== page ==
Posts Tagged ‘x57s’

Powering the internet of things | August 7, 2017 Issue – Vol. 95 Issue 32 | Chemical & Engineering News

November 3, 2018

Powering the internet of things
https://CEN.ACS.org/articles/95/i32/Powering-internet-things.html Great variety of sources & uses for #EnergyHarvesting devices — eg smart card readers for door & sensors for T gradients

QT:{{”
“Like Enerbee, many energy-harvesting firms remain optimistic and say the technology is improving. Most also acknowledge, as does Alta’s Vijh, that “the market for energy harvesting and the internet of things is a little slow now.” But sooner or later, he says, “it’s going to happen.””
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Powering the internet of things | August 7, 2017 Issue – Vol. 95 Issue 32 | Chemical & Engineering News
https://cen.acs.org/articles/95/i32/Powering-internet-things.html

Hope, hype and heresy as blockchains enter the energy business

October 14, 2018

Hope, hype & heresy as #blockchains enter the energy business
https://www.Economist.com/business/2018/08/02/hope-hype-and-heresy-as-blockchains-enter-the-energy-business Quote: “Digiconomist…estimates that just 1 #bitcoin transaction uses as much electricity as an average household in the Netherlands uses in a month.”

Three Letter Agencies

October 13, 2018

http://wiki.c2.com/?ThreeLetterAgencies

CIA
FBI
NRO
NSA
DOD
DHS
DEA
DOE
CID
..
NIH
CDC

Designing the Death of a Plastic

September 25, 2018

Designing the Death of a Plastic
https://www.NYTimes.com/2018/08/06/science/plastics-polymers-pollution.html That is, designing self-destructing polymers

QT:{{”

“Dr. Feinberg’s polymers were imprisoned in circular loops instead of being open-ended chains. By themselves, the loops were stable. For the self-destructing plastic, Dr. Feinberg mixed the polymers with a little bit of yellow, light-sensitive dye. When light shines on the plastic, the energized dye molecules rip electrons out from the polymers. The loops break, exposing the polymer ends, and the polymers unzip.

Other scientists trap their polymers by capping the ends of the long chains or linking the chains together into networks. By designing these traps to fail upon meeting certain triggers like light or acid, scientists can control exactly how and when their polymers unzip.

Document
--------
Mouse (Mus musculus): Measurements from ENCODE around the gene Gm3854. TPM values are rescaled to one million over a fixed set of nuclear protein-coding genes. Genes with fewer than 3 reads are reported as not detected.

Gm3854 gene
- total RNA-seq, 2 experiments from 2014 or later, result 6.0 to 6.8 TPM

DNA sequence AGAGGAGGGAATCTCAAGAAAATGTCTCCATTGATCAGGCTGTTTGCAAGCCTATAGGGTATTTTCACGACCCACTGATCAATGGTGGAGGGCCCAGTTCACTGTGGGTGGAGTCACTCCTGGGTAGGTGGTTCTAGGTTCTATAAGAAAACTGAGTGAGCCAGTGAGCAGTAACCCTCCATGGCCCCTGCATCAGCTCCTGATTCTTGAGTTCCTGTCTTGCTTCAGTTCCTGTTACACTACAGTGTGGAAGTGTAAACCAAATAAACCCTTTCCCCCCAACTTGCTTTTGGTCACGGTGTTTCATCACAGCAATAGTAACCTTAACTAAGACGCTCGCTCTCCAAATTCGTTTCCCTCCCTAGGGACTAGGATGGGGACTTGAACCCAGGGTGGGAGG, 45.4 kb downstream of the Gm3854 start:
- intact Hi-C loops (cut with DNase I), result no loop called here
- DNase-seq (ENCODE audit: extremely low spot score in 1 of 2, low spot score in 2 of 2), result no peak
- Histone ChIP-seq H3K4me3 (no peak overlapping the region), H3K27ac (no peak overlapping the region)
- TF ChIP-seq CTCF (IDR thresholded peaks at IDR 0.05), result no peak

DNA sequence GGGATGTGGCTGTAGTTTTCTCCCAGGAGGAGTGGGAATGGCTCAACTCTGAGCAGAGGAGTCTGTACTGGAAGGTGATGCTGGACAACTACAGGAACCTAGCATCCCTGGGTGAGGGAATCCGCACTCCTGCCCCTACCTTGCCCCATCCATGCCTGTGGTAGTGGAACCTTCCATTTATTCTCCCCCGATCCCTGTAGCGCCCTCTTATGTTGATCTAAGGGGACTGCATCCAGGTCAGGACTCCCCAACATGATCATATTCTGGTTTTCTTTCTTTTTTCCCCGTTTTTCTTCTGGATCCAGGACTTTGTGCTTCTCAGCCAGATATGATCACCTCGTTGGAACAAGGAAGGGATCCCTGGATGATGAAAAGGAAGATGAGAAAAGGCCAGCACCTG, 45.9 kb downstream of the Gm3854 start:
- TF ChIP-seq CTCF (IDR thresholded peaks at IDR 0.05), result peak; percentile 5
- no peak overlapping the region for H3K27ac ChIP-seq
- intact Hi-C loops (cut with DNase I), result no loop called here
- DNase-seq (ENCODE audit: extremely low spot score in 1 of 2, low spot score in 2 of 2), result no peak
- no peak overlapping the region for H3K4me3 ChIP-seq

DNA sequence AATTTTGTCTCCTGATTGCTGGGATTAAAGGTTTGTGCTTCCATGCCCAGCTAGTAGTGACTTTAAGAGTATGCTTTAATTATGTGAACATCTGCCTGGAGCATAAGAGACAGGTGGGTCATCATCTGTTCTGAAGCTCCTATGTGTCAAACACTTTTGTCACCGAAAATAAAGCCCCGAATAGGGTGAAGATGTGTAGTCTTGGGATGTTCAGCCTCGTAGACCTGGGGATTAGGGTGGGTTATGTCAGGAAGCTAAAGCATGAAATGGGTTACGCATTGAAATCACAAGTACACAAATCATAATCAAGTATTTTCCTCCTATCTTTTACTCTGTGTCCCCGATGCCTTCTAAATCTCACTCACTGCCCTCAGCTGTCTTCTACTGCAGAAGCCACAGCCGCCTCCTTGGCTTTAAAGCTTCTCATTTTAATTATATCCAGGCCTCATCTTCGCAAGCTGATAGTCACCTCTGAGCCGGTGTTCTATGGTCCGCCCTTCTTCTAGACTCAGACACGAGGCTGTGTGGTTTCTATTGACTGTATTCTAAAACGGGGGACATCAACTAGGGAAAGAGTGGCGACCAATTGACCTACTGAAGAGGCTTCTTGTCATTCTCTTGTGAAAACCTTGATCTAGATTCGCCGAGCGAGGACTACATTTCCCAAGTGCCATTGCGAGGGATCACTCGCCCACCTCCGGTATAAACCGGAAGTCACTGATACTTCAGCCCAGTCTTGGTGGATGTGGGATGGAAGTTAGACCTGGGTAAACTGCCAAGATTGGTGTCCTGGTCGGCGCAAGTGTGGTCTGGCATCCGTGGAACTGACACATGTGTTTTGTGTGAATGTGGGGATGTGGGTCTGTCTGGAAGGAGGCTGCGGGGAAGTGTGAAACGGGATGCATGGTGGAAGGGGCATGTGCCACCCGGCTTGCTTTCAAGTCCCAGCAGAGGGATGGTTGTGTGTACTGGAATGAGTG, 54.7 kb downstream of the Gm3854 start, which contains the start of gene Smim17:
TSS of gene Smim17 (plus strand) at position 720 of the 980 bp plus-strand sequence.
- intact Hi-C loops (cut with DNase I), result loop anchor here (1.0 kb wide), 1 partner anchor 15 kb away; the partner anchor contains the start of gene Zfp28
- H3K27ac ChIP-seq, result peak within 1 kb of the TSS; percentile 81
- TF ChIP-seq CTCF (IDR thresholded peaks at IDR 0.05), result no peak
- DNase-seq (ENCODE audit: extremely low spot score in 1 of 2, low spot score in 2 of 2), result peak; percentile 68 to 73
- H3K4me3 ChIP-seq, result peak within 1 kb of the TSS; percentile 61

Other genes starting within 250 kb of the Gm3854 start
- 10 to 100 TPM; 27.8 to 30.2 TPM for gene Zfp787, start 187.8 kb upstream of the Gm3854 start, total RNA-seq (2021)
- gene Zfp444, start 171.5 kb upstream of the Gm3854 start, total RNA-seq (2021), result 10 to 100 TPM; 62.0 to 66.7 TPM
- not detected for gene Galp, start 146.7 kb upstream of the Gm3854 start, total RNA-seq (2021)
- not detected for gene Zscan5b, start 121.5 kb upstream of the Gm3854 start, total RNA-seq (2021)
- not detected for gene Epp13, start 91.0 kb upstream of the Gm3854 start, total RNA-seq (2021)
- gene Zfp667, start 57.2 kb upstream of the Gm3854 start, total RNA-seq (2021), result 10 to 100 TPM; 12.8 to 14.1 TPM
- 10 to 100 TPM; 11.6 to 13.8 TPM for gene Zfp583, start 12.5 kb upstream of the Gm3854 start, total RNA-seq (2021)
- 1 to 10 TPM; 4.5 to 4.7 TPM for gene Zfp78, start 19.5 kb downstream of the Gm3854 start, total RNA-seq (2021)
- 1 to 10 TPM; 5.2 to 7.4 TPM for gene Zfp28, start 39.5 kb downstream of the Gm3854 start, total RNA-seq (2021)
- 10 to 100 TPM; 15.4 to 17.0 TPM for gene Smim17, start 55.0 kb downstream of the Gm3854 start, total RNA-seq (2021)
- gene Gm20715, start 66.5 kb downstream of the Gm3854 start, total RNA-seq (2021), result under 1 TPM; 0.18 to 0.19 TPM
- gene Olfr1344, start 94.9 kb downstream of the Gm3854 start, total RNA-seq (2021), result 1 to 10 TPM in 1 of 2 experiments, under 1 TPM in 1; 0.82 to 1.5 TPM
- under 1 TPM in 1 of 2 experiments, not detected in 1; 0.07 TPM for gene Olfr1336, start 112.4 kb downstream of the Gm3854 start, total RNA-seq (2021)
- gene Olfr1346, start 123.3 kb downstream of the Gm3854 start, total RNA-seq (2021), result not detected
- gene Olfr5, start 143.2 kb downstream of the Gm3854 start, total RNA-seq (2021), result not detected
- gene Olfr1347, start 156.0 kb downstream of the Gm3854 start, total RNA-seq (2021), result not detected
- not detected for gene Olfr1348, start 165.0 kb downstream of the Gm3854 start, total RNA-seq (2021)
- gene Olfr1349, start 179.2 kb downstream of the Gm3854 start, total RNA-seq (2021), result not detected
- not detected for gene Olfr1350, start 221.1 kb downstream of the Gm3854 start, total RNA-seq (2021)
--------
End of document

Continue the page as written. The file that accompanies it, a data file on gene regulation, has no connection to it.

In theory, these next-generation polymers could help mitigate pollution problems associated with plastic products. If the units were collected after unzipping to make new polymers, that would lead to chemical recycling. Most recycling done today simply involves melting the plastic and remolding it.

Economically speaking, replacing the most widely used polymers like polyethylene (grocery bags), polypropylene (fishing nets) or polyterephthalate (single-use bottles) with unzipping polymers is not feasible.

A Dying Scientist’s Rogue Vaccine Trial | WIRED

May 22, 2018

https://www.wired.com/story/infectious-rogue-vaccine-trial/

Vinome – wine DNA

May 18, 2018

Your DNA Guide to Wines You’ll Love
https://vinome.com/

The Teens Who Hacked Microsoft’s Xbox Empire—And Went Too Far | WIRED

May 14, 2018

https://www.wired.com/story/xbox-underground-videogame-hackers/

LEGO

May 13, 2018

Lego exhibit

SAT—April 28, 2018 THROUGH SAT—August 4, 2018
GALLERY HOURS:
TUE-SAT—12–6 PM, free
WED—12–7 PM, free
(Not Sun.)
LEGO® PLAY ZONE HOURS:
TUE-FRI—3-6 PM
SAT—12-6 PM

http://www.scandinaviahouse.org/events/lego-bricks/

The Digital Vigilantes Who Hack Back | The New Yorker

May 11, 2018

https://www.newyorker.com/magazine/2018/05/07/the-digital-vigilantes-who-hack-back

The Best Mac Time Tracking Apps in 2017

May 5, 2018

https://blog.hubstaff.com/best-mac-time-tracking-apps/